Labour's Marvin Rees re-elected as Bristol Mayor
MARVIN Rees has been re-elected as Bristol Mayor.
The Labour candidate beat his nearest rival, the Green Party’s Sandy Hore-Ruthven, by 13,613 votes – a smaller majority than when he became mayor in 2016.
Mr Rees will serve for three more years, after which he says he will not seek re-election.
Speaking after the declaration at City Academy in Redfield in the early hours of this morning, Mr Rees said his re-election was “a moment of great joy” and an “affirmation” of what Labour has achieved.
He said: “There’s something that’s very, quite special about being re-elected because it confirms so much of the work we’ve been trying to do and the way we’ve been trying to do it in the city.
“So we’ll continue with our focus on tackling poverty and inequality, decarbonising the economy, the ecological crisis, all the things we’ve been trying to do, build homes for people.
“I really want us to continue on that journey.”
Mr Rees has already led Bristol City Council for five years, one more than is usual, because local elections were cancelled last year by the coronavirus pandemic.
He was first elected city mayor in May 2016, when he beat incumbent George Ferguson by almost 30,000 votes.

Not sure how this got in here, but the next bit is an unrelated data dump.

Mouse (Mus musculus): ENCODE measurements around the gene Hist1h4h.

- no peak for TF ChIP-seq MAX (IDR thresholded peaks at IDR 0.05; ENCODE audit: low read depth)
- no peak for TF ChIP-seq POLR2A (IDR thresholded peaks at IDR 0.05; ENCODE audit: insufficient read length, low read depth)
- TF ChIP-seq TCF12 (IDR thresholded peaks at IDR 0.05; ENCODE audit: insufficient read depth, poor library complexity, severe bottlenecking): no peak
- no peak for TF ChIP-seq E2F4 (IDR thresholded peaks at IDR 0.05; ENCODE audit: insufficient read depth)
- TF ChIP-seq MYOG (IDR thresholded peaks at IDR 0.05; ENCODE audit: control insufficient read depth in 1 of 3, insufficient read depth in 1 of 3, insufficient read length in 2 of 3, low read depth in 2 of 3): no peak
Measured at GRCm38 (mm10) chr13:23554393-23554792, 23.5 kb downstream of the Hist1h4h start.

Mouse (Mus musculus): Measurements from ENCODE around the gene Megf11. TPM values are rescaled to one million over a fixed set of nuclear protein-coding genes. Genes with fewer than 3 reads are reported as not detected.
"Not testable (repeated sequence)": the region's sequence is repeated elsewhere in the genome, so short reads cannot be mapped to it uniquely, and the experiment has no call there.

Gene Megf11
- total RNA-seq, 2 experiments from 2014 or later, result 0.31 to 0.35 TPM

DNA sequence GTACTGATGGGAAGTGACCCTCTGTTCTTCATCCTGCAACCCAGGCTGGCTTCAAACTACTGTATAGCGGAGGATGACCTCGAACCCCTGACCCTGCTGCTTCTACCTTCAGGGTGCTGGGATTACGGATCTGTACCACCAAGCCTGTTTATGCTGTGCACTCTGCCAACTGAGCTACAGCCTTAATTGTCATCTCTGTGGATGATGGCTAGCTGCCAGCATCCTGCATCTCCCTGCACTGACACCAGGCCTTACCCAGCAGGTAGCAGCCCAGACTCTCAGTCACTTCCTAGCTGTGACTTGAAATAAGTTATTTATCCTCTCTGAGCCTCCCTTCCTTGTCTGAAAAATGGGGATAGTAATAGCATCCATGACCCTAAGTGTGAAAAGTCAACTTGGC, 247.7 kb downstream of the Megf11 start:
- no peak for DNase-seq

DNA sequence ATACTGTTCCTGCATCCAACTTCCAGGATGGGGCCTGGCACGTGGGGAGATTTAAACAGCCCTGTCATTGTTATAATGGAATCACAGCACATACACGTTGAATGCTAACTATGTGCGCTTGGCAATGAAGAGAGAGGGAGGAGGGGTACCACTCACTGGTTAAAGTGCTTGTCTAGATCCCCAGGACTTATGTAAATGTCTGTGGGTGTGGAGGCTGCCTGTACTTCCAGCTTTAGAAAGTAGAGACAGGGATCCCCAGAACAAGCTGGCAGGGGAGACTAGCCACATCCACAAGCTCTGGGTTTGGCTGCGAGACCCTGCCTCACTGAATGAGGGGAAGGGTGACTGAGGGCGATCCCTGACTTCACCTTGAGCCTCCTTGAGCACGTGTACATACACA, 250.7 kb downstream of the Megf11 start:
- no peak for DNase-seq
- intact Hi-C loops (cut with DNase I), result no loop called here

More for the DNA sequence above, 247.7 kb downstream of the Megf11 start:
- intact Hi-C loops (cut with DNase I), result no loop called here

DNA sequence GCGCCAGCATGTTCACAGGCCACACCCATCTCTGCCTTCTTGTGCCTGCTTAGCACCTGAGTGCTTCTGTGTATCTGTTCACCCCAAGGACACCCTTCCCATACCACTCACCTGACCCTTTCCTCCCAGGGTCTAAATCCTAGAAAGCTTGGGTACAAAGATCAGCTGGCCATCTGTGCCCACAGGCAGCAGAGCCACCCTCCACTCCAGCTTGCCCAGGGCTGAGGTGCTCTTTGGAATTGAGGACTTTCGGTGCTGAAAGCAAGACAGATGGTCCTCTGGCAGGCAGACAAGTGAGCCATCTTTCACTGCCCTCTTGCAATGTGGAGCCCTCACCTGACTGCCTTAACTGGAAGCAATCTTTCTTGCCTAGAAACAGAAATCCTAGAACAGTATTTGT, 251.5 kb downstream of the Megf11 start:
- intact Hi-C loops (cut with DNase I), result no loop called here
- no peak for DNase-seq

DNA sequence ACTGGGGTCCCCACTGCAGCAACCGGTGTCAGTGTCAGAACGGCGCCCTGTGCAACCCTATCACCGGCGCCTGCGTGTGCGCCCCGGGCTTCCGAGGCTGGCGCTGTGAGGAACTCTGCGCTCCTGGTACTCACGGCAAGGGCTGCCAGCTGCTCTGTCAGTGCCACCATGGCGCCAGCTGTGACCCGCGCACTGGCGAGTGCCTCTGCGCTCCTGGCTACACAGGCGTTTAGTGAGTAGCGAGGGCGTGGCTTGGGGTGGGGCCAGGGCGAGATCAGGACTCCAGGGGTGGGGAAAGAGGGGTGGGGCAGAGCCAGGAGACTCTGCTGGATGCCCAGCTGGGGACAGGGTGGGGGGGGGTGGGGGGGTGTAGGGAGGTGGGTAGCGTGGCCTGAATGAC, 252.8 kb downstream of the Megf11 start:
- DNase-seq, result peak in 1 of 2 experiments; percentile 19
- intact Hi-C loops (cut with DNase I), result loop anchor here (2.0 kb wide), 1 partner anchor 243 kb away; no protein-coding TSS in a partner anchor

His majority this year was less than half that figure, after Mr Hore-Ruthven went head-to-head with the Labour incumbent on key pledges to tackle housing, transport, the climate and poverty in a tightly-fought race.
Mr Rees’ manifesto included an underground transport system, protecting jobs, investing in social care and clean energy, planting more trees and building more homes ultimately resonated with voters.
He won 59,276 votes, against Mr Hore-Ruthven’s 45,663.
Mr Hore-Ruthven said he was “pleased but also disappointed” at how he did in the mayoral election.
He said: “We’ve quadrupled our vote, and that’s a huge achievement. People have seen the Green Party as a party that could govern the city.”
Marvin Rees is applauded after winning re-election as Bristol Mayor
Voter turnout was slightly lower this year, at just over 41 per cent compared with just under 45 per cent in 2016.
Voters were able to choose a first and second preference on their ballot papers.
With no candidate securing more than 50% of the vote in the first round, the leading two candidates went into a second round, with any second preference votes they received from supporters of the other candidates added to their totals.
The results of the first round of voting, where first preference votes only were counted, was as follows:
Rees (LAB) 50,510
Hore-Ruthven (GRN) 36,331
Watson (CON) 25,816
Gooch (LD) 15,517
Donnelly (Independent) 4,956
Baldwin (TUSC) 3,194
Langley (Independent) 1,528
Clarke (Reform UK) 806
Shaw (Independent) 389.
At that point, Mr Rees had 36.3 per cent of the votes and runner-up Mr Hore-Ruthven had 26.1 per cent.
At the same point in 2016, Mr Rees had a 40.4 per cent share against George Ferguson’s 23.1 per cent.
By Amanda Cameron, Local Democracy Reporting Service